Thanks to the excellent hard work of Ph.D. students Emily Clare and Ruth Maddeaux, our department now has a participant pool that can be used by those doing experimental research. This minimizes the time and effort necessary for tracking down participants, as well as the amount of funding needed to run a useful study.
The participant pool allows undergraduate students to participate in linguistics experiments for course credit. It's administrated in one course per semester – in Fall 2015, LIN228, and in the present semester, LIN229. The course instructor sets up the syllabus such that 2% of the student’s participation grade comes from participating in an experiment. The experiments are run by graduate students and faculty in the linguistics department. The pool is an excellent resource for grad students (and faculty!), because it allows them to test a greater number of participants without needing to have the funding to pay them, and without having to advertise for participants independently.
The pool is also a major benefit to our undergraduate students, who get first-hand experience of how experimental work is done. Feedback from undergrads so far has been very positive and has attracted students interested in learning more about linguistic experimentation.
The participant pool suited to a whole range of experimental research in linguistics. Thus far, individual experiments drawing on the pool have asked participants to discriminate between sounds, to give grammaticality judgments, to wear an eye tracking device while they read sentences, and more.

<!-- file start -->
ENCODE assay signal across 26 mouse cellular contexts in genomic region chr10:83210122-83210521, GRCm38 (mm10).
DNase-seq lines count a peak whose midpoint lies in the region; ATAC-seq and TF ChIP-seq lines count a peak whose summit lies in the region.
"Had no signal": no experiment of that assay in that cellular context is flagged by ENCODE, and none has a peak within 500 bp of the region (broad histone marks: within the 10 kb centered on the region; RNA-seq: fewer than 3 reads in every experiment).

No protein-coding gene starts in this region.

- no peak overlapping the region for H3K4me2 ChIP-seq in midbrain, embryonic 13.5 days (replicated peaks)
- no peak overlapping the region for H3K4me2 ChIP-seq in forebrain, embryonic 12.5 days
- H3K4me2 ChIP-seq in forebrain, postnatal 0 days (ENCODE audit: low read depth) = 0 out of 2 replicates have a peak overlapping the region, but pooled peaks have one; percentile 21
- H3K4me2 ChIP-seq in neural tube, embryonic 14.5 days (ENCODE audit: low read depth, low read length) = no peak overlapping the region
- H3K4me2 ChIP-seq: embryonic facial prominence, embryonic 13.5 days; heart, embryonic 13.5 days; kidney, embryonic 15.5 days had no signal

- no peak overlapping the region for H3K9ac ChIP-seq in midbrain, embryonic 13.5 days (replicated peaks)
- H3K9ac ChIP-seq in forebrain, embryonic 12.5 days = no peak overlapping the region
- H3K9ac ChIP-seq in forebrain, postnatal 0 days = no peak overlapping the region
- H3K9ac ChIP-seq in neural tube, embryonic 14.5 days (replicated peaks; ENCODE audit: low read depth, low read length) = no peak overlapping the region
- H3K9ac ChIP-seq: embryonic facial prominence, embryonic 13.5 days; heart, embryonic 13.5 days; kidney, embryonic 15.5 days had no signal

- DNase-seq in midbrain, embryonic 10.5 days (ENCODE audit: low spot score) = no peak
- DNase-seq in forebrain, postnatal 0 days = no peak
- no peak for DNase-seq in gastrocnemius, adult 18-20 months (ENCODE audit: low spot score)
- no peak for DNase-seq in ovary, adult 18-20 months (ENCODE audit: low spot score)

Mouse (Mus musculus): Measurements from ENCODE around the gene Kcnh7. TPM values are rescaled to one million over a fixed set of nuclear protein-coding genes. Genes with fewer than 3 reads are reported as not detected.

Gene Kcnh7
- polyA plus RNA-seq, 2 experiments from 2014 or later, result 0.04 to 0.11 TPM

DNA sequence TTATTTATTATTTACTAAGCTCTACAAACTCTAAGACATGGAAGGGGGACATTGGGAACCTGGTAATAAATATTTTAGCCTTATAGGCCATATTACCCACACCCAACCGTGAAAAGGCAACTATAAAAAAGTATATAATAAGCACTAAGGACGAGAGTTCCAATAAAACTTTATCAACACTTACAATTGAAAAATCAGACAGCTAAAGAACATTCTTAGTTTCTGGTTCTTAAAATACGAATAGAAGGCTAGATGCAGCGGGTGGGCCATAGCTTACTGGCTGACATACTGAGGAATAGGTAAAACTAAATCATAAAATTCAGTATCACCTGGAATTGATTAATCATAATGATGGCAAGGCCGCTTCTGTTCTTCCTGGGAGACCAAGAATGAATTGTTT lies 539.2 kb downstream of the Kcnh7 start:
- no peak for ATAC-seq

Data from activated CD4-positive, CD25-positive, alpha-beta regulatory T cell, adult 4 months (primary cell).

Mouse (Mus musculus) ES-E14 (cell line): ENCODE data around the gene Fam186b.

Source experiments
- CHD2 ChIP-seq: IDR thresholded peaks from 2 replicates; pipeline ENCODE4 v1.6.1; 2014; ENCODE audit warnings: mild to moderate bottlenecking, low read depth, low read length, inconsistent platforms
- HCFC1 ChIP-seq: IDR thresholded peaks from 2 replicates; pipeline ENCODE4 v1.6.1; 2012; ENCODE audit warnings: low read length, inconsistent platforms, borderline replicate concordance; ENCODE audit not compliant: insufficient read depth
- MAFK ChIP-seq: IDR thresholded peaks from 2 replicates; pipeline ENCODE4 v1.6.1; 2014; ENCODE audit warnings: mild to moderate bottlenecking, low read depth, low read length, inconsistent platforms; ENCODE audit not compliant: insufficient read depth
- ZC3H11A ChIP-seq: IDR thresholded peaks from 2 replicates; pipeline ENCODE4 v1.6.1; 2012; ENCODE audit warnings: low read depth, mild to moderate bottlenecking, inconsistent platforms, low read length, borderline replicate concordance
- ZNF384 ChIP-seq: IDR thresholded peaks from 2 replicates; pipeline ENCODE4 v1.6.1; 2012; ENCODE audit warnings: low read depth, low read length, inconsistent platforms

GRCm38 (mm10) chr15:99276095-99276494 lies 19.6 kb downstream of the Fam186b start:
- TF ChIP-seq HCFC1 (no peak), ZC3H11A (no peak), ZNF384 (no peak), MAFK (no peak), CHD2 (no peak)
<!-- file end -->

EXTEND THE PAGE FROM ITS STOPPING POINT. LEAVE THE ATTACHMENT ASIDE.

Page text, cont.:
Researchers who have an experiment to run and are interested in using the pool should get in touch with Ruth Maddeaux (email@example.com) and send her a brief description of their study. Every semester, there will be a deadline sometime around the start of classes by which interested researchers need to have received their ethics approval (including approval to compensate students with course credit, which has to be built into the ethics submission) and their experiment protocol ready. If they have everything in place by that deadline, they are welcome to have their experiment included in the pool! Researchers are highly encouraged to get in touch with Ruth as they’re preparing their ethics submissions, since there is some specific language involving the use of the pool that needs to be included.
If all goes well, Ruth will then post all the available experiments on the Blackboard page for the course that the pool is running in, with links to where the students can sign up for the experiment of their choosing. After that, the researcher will schedule appointments with the students who signed up for their experiment. Once the student’s participation is done, the researcher signs a sheet confirming that the student participated. At the end of the semester, Ruth assigns the 2% extra credit to all the students who participated. As much as possible, the students are divided evenly between the experiments, to make sure all researchers get the same number of participants.
There is a Gmail account – firstname.lastname@example.org – at which students can contact Ruth (as the pool manager) if they have general questions about the process, or if they run into a problem. Course instructors interested in having the participant pool run in their course should also get in touch with Ruth. The endeavour wouldn’t be possible without them, and it involves very little extra work for them.
There is a bonus advantage to recruiting Toronto students into the participant pool, and that is the enormous variety of linguistic backgrounds in our classrooms! As a linguistics department, this is a valuable resource. In exchange for the benefit of using the pool, researchers are asked to record their participants reading a word-list in their native language. The participants also fill out a short language background questionnaire. At the end of the semester, I upload all the recordings along with the questionnaires into a database. As the semesters go by, we’ll build up quite a big database filled with recordings of our students. They can be used in class projects, for pretty much anything the instructor can think of!
(Thanks very much to Ruth Maddeaux for all the details!)